Whatever our reasons for running – be it for general health, to lose weight or to train up for a race – we tend to take our training quite seriously. We’ll carefully plan our training days and our post-run meals and, if we’re preparing for a race, we’ll have done so meticulously for months. We’ll even have worked out our travel arrangements to get to the start line and ensured we’ve broken in any new kit. One essential factor we may not have worried about so much, though, or may even have compromised, is getting enough sleep. This may not only dramatically impact our performance – and our recovery – but also our general health.
If you’re always operating on not enough sleep, you may find it hard to step back and change your sleep routine. “Sleep does much more than just top up your energy levels,” advises GP Dr Juliet McGrattan. “With the extra demands that running puts on your body, you have to allow it to recover and the majority of this happens when you’re asleep.”
Even though our minds are at rest when we sleep, our bodies are very busy. “Sleep is a restorative process and, during the night-time hours, the repair processes are hard at work,” says McGrattan. “Your blood pressure, heart rate, breathing rate and body temperature all reduce. Your muscles relax and the blood ow to them increases.”
Growth hormone levels also peak during sleep to allow tissue growth and repair. Hunger hormones are also regulated; they tend to increase with insufficient sleep. Waste products are removed and energy is restored. Who would have known our bodies do so much without us even knowing?
Long periods of sleep deprivation will have a knock- on effect on your running, affecting your performance. “Not only will you be unable to get those times and distances you were aiming for, but you’ll take longer to recover after runs,” warns McGrattan. “Your injury risk increases as reaction times, focus and concentration are lowered with lack of sleep, meaning simple stumbles and trips are more frequent.”
Like an overdraft, being in the red for a few days here and there won’t harm you. But if you’re constantly short on sleep, your general health will be affected. “Mood disorders such as depression and anxiety are more common in people with long-term lack of sleep,” says McGrattan. She also references a study from the University of Warwick in 2011, which showed that disturbed sleep of less than six hours duration can increase your risk of dying from or developing heart disease by 48 per cent and stroke by 15 per cent.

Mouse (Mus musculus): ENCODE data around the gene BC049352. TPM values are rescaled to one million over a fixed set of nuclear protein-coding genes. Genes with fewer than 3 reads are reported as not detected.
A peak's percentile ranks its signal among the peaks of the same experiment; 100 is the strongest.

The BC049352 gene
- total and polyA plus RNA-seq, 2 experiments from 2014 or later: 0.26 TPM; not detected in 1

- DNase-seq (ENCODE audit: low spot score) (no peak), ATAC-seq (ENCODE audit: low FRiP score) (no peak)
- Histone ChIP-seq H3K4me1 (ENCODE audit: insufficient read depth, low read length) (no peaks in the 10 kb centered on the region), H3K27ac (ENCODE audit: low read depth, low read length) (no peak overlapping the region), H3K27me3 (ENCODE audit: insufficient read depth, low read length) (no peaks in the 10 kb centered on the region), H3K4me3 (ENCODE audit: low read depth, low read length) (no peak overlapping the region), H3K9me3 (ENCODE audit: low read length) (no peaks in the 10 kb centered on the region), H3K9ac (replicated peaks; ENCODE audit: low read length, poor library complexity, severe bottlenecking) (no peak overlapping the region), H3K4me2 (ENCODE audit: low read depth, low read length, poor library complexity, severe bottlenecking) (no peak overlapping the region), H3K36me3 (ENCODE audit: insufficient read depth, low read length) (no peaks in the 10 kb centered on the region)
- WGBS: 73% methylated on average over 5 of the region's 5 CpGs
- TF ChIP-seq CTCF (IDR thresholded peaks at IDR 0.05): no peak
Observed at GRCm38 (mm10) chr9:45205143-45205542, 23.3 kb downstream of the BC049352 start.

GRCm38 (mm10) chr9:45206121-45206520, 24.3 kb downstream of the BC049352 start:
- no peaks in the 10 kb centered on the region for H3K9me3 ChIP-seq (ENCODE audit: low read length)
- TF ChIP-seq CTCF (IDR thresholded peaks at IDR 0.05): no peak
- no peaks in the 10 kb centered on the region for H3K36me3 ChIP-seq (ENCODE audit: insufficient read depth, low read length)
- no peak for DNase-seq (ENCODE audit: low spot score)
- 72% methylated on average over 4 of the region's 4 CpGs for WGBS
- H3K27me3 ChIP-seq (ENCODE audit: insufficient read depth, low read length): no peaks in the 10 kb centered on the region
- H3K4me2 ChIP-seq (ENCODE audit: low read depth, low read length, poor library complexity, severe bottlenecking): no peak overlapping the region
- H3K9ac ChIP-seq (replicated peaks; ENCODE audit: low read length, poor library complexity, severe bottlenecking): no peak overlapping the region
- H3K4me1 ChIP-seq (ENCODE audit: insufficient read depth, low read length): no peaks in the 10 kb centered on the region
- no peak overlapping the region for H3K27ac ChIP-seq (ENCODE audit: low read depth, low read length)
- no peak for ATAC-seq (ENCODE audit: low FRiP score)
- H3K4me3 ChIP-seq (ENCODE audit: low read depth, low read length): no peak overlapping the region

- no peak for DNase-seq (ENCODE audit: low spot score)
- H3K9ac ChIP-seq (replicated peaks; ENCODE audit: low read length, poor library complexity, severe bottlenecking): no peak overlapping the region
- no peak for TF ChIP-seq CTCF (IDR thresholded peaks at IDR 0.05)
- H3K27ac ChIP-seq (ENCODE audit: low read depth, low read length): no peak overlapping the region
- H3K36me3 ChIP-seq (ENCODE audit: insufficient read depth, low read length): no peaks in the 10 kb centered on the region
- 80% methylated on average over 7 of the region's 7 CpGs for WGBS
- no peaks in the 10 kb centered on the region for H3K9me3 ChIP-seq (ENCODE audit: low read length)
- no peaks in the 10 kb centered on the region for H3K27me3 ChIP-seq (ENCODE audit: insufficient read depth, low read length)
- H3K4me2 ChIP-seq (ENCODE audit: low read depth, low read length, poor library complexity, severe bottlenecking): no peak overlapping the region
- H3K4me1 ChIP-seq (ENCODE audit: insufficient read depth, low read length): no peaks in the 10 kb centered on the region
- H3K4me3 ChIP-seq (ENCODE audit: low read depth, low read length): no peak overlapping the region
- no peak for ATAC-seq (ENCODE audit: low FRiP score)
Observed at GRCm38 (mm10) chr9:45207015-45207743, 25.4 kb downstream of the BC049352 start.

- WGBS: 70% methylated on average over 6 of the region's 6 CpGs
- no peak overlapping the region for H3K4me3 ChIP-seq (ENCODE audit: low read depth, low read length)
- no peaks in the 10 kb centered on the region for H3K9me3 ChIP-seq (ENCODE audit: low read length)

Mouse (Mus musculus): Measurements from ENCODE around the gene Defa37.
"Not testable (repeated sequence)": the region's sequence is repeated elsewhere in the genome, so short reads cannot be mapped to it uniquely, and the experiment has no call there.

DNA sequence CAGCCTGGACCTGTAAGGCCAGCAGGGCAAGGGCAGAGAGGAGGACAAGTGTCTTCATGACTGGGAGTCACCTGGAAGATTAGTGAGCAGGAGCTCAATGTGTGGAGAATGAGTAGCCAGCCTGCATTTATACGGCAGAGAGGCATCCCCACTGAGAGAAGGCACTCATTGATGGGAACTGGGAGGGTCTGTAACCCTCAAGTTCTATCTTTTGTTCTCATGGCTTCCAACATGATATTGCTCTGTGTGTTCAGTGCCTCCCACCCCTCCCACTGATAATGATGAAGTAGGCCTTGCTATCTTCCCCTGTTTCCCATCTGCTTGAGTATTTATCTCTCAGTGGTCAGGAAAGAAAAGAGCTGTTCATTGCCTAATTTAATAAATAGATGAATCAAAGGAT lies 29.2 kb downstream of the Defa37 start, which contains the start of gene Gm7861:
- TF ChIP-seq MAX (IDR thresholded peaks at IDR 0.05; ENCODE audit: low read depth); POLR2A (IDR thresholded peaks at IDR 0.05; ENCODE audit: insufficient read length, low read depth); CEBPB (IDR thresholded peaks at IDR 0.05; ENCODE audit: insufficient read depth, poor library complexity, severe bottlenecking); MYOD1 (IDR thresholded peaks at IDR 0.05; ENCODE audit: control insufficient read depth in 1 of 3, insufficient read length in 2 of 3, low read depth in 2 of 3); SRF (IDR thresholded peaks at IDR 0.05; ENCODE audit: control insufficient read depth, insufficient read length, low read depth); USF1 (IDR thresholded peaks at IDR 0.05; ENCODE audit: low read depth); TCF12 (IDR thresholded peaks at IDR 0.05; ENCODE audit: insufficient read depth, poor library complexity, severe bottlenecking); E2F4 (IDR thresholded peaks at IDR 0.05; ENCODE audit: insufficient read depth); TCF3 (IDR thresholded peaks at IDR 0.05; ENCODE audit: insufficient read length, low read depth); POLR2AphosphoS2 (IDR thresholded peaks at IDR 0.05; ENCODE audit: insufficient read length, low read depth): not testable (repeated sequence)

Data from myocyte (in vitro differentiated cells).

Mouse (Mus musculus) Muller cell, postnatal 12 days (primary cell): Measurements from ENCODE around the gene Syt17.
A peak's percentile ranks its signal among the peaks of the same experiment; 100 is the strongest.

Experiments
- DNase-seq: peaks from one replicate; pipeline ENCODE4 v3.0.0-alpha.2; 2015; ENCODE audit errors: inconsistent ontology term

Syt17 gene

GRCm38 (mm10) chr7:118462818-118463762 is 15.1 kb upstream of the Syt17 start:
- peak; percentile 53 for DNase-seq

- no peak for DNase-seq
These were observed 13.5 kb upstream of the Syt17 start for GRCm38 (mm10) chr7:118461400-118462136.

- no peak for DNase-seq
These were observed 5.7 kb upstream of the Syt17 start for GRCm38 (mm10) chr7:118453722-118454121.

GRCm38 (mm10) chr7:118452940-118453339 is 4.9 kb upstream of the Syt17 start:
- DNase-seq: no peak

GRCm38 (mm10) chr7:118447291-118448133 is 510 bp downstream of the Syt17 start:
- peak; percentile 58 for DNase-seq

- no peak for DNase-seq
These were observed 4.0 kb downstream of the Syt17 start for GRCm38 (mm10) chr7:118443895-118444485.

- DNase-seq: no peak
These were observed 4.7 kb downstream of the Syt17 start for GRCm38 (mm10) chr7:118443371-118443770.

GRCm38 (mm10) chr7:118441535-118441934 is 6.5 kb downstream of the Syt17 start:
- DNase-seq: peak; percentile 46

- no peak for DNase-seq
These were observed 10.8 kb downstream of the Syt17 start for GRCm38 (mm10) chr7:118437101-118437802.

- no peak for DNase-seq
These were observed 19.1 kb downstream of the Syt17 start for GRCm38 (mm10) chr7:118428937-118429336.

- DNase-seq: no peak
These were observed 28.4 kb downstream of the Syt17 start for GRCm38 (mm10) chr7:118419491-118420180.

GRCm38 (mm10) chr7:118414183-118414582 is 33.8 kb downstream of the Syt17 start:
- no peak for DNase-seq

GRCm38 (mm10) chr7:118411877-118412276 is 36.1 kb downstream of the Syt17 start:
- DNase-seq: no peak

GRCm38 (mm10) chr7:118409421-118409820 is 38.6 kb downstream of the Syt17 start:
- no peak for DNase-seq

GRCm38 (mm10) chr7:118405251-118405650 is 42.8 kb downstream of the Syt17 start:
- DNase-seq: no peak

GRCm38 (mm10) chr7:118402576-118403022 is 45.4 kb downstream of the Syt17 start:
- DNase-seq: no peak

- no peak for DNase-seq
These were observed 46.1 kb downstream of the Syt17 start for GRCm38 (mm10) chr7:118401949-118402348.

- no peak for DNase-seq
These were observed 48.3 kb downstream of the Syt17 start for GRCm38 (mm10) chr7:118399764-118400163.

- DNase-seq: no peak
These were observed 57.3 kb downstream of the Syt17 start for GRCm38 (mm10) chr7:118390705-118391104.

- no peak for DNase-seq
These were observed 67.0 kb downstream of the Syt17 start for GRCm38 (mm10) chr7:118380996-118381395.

Scrimping on sleep may also lead to weight gain, says McGrattan. “A lack of sleep has been linked to increased insulin resistance and therefore a greater risk of developing obesity and type 2 diabetes.”
During your pre-sleep period, set up a good bedroom routine. This means reducing light stimulation, including a complete tech break; screens should not be in the bedroom. None of us should be checking our emails at bedtime! Take 10 minutes to complete a yoga or meditation exercise, or lie at and contract then release the main muscle groups one by one, starting with the toes.
It’s common for nerves or excitement to disrupt your sleep before a race. If you’re traveling to the event the day before, try to ensure you arrive with plenty of time to unwind before you start your normal sleep routine. Prepare yourself during the day, getting your kit organised and checking any travel details, to give yourself the best possible chance to relax.